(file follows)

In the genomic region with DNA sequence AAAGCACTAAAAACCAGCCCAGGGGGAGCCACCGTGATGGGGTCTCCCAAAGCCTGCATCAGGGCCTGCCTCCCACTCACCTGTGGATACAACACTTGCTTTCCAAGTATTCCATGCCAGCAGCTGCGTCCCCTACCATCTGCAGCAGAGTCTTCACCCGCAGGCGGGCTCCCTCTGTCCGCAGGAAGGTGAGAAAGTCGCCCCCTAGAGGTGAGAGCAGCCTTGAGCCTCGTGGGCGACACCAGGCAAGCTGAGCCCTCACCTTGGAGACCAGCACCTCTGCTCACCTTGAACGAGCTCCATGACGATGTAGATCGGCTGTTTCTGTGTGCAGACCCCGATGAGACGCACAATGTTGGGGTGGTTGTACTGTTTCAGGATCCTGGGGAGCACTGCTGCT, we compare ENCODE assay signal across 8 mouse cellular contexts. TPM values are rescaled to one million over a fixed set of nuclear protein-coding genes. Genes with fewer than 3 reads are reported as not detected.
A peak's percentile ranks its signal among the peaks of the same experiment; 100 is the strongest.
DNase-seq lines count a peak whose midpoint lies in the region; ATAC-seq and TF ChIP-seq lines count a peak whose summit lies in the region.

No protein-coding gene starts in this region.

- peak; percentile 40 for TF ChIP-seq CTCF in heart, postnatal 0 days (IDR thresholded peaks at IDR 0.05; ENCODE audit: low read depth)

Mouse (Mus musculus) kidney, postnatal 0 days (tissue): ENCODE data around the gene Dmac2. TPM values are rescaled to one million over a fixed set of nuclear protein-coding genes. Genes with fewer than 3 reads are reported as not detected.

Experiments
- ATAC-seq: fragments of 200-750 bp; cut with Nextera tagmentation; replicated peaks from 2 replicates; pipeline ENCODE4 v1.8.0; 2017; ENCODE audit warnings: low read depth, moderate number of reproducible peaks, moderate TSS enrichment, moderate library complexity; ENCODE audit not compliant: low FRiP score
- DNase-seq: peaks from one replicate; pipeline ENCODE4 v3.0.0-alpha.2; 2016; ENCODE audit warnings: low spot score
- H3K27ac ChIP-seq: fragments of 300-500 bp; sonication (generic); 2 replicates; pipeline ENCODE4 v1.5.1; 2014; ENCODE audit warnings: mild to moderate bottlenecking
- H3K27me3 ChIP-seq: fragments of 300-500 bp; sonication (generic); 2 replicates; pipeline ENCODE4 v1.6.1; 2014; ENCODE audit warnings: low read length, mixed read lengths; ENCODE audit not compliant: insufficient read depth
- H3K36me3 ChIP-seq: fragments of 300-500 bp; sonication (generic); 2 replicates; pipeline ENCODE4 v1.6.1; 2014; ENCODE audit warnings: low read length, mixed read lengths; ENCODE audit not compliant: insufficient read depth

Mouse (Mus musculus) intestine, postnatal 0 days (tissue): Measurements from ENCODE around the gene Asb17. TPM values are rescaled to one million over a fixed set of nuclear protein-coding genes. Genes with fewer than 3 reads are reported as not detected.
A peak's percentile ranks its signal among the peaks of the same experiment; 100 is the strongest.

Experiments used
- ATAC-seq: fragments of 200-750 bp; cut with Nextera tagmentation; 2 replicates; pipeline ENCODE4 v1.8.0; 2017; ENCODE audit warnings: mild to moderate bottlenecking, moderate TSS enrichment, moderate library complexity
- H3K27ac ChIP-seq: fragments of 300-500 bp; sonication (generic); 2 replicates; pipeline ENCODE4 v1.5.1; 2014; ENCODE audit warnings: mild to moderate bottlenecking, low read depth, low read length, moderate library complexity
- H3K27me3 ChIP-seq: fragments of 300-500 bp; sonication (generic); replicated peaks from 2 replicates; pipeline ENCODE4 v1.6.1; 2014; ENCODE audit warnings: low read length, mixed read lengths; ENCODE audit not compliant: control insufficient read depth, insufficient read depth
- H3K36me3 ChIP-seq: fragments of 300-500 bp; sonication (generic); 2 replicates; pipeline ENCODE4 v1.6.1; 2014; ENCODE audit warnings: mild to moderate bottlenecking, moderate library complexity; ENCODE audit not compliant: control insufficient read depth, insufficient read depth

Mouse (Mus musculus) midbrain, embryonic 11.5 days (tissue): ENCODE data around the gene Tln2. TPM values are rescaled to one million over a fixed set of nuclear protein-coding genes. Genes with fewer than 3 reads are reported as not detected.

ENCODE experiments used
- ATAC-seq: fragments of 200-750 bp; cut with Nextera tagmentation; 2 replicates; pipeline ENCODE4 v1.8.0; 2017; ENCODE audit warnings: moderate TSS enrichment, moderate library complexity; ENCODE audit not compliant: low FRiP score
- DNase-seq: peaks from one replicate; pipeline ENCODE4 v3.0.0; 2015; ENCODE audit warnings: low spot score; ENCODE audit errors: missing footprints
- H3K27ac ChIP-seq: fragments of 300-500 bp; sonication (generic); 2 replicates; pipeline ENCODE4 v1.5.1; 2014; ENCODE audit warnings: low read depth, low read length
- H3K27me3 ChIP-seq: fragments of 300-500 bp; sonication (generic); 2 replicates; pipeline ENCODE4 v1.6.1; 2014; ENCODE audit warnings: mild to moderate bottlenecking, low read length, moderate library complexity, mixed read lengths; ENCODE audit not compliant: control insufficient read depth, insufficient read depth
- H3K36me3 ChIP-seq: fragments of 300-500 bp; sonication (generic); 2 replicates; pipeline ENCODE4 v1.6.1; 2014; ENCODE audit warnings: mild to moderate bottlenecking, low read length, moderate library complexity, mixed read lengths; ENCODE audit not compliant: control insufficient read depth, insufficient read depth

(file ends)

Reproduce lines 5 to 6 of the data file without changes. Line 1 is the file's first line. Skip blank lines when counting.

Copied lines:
- peak; percentile 40 for TF ChIP-seq CTCF in heart, postnatal 0 days (IDR thresholded peaks at IDR 0.05; ENCODE audit: low read depth)

Mouse (Mus musculus) kidney, postnatal 0 days (tissue): ENCODE data around the gene Dmac2. TPM values are rescaled to one million over a fixed set of nuclear protein-coding genes. Genes with fewer than 3 reads are reported as not detected.